Feature Archive

Having a Happy Retirement

For many retirees, free time takes an emotional toll.

WebMD Feature When Saeed Amanullah retired seven years ago, he thought he had his life all figured out. Like many people hitting the retirement trail, he planned to do some consulting work and to go abroad to see the world.

But for Amanullah, 71, of Orange County, CA, things didn't quite work out the way he expected. His grand plans of turning his civil engineering career into consulting work turned out to be a letdown.

"I found it monotonous," he says, "and I just came to the conclusion that I had to get into something different in order to enjoy myself. But I was puzzled as to what to do because I had no other skills to speak of."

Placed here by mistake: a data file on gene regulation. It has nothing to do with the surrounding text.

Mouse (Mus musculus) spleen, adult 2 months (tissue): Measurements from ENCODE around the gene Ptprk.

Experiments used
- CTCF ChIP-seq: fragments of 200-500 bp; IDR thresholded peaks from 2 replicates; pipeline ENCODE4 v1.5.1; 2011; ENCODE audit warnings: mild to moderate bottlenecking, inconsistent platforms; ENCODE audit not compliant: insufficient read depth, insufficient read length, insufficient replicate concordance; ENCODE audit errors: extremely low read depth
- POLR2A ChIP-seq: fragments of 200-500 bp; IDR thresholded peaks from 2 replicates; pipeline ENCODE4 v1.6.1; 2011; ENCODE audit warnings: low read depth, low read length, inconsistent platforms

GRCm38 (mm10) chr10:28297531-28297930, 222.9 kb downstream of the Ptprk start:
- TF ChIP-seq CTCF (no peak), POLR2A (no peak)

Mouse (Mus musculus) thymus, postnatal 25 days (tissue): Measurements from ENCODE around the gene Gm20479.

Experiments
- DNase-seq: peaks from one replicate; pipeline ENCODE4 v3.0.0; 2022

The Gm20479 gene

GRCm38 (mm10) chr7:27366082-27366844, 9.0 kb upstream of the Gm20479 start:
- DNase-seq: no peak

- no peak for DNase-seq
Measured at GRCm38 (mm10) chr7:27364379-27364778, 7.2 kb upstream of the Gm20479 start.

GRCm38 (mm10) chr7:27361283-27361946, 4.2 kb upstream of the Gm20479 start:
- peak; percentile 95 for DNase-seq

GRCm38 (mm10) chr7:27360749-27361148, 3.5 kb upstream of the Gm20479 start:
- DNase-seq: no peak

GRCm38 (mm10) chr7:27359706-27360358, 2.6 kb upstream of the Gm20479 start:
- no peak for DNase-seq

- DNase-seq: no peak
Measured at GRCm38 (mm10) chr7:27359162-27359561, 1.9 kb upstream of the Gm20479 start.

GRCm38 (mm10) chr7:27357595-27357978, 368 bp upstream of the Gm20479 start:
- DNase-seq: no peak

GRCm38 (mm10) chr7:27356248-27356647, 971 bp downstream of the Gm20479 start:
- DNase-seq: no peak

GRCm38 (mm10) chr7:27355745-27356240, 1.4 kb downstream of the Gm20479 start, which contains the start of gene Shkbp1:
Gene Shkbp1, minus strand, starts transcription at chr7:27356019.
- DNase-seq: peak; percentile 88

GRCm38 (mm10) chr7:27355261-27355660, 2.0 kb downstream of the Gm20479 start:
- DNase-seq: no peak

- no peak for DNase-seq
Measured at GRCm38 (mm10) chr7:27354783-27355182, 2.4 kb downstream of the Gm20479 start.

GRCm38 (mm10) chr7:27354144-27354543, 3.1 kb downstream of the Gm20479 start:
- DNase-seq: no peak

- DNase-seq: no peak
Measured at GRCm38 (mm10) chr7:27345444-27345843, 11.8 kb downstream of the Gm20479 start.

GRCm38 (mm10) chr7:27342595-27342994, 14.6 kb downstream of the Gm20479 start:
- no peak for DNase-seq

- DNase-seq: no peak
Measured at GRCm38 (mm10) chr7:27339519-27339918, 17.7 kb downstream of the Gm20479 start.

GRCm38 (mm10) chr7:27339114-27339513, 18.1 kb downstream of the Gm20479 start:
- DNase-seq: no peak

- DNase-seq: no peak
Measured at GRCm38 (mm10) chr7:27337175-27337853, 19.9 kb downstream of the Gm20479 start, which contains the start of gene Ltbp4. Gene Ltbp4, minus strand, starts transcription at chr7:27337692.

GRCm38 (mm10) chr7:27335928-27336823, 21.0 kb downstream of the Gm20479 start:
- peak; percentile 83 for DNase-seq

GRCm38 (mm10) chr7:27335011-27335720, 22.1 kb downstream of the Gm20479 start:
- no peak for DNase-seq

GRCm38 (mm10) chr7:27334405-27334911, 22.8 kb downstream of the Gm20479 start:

The Dream Turns False

Amanullah's experience is not unique. To most people, retirement sounds like one big dream come true -- until they're actually faced with it.

"People have a certain degree of fantasy about retirement," says Denise Loftus, a retirement and employment specialist for the American Association of Retired Persons. After a few months, she says, they realize it's still important to have some purpose and meaning in life. "You just don't play golf and fish endlessly for the rest of your life."

Getting a Plan

"It's important that people face the reality beforehand," Loftus says. "They need to think and plan what they are going to do with all those hours that used to be taken up by work."